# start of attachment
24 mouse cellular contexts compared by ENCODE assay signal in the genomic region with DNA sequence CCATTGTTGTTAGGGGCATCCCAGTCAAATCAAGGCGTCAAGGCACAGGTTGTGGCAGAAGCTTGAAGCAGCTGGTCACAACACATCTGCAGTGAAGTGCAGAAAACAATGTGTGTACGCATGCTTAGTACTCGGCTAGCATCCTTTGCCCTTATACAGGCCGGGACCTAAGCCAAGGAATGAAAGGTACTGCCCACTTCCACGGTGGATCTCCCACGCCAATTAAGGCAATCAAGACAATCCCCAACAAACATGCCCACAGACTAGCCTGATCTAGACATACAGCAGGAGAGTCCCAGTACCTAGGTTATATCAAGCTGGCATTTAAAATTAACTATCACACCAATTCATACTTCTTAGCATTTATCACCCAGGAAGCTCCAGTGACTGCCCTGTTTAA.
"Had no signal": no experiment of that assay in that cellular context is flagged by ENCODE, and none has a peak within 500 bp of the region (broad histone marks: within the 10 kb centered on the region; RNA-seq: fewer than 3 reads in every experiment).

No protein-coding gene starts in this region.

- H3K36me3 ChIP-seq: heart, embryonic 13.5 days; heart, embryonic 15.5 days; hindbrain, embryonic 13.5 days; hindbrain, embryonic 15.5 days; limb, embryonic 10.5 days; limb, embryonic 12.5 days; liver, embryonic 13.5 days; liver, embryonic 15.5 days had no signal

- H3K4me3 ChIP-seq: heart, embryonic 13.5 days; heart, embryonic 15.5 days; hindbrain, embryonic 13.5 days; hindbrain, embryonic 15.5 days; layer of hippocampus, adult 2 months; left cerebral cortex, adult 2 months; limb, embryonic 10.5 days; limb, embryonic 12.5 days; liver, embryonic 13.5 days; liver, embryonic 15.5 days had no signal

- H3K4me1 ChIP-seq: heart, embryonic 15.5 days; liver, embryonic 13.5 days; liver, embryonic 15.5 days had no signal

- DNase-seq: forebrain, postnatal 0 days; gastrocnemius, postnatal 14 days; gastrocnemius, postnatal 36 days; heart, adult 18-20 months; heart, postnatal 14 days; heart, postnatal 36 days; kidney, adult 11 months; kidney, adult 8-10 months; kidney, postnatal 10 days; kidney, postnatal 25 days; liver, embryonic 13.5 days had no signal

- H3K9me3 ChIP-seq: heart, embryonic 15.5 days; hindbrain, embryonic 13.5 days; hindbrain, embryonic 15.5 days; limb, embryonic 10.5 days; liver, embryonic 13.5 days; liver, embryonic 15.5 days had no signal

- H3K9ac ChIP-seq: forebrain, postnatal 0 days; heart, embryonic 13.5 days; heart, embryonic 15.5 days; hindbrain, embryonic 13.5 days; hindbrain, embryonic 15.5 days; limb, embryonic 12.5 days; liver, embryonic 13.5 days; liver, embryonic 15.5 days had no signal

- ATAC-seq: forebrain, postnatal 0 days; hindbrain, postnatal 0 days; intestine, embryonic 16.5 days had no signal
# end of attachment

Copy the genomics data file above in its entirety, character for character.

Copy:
24 mouse cellular contexts compared by ENCODE assay signal in the genomic region with DNA sequence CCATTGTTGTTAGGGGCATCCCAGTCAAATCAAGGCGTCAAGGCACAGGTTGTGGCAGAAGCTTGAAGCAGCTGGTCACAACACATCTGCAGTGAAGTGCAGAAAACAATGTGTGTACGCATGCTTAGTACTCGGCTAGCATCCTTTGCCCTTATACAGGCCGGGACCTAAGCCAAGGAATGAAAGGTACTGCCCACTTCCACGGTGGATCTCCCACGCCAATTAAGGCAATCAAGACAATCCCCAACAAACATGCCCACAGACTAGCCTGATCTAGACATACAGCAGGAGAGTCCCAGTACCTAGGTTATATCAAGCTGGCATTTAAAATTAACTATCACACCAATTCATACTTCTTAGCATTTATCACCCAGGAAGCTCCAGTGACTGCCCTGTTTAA.
"Had no signal": no experiment of that assay in that cellular context is flagged by ENCODE, and none has a peak within 500 bp of the region (broad histone marks: within the 10 kb centered on the region; RNA-seq: fewer than 3 reads in every experiment).

No protein-coding gene starts in this region.

- H3K36me3 ChIP-seq: heart, embryonic 13.5 days; heart, embryonic 15.5 days; hindbrain, embryonic 13.5 days; hindbrain, embryonic 15.5 days; limb, embryonic 10.5 days; limb, embryonic 12.5 days; liver, embryonic 13.5 days; liver, embryonic 15.5 days had no signal

- H3K4me3 ChIP-seq: heart, embryonic 13.5 days; heart, embryonic 15.5 days; hindbrain, embryonic 13.5 days; hindbrain, embryonic 15.5 days; layer of hippocampus, adult 2 months; left cerebral cortex, adult 2 months; limb, embryonic 10.5 days; limb, embryonic 12.5 days; liver, embryonic 13.5 days; liver, embryonic 15.5 days had no signal

- H3K4me1 ChIP-seq: heart, embryonic 15.5 days; liver, embryonic 13.5 days; liver, embryonic 15.5 days had no signal

- DNase-seq: forebrain, postnatal 0 days; gastrocnemius, postnatal 14 days; gastrocnemius, postnatal 36 days; heart, adult 18-20 months; heart, postnatal 14 days; heart, postnatal 36 days; kidney, adult 11 months; kidney, adult 8-10 months; kidney, postnatal 10 days; kidney, postnatal 25 days; liver, embryonic 13.5 days had no signal

- H3K9me3 ChIP-seq: heart, embryonic 15.5 days; hindbrain, embryonic 13.5 days; hindbrain, embryonic 15.5 days; limb, embryonic 10.5 days; liver, embryonic 13.5 days; liver, embryonic 15.5 days had no signal

- H3K9ac ChIP-seq: forebrain, postnatal 0 days; heart, embryonic 13.5 days; heart, embryonic 15.5 days; hindbrain, embryonic 13.5 days; hindbrain, embryonic 15.5 days; limb, embryonic 12.5 days; liver, embryonic 13.5 days; liver, embryonic 15.5 days had no signal

- ATAC-seq: forebrain, postnatal 0 days; hindbrain, postnatal 0 days; intestine, embryonic 16.5 days had no signal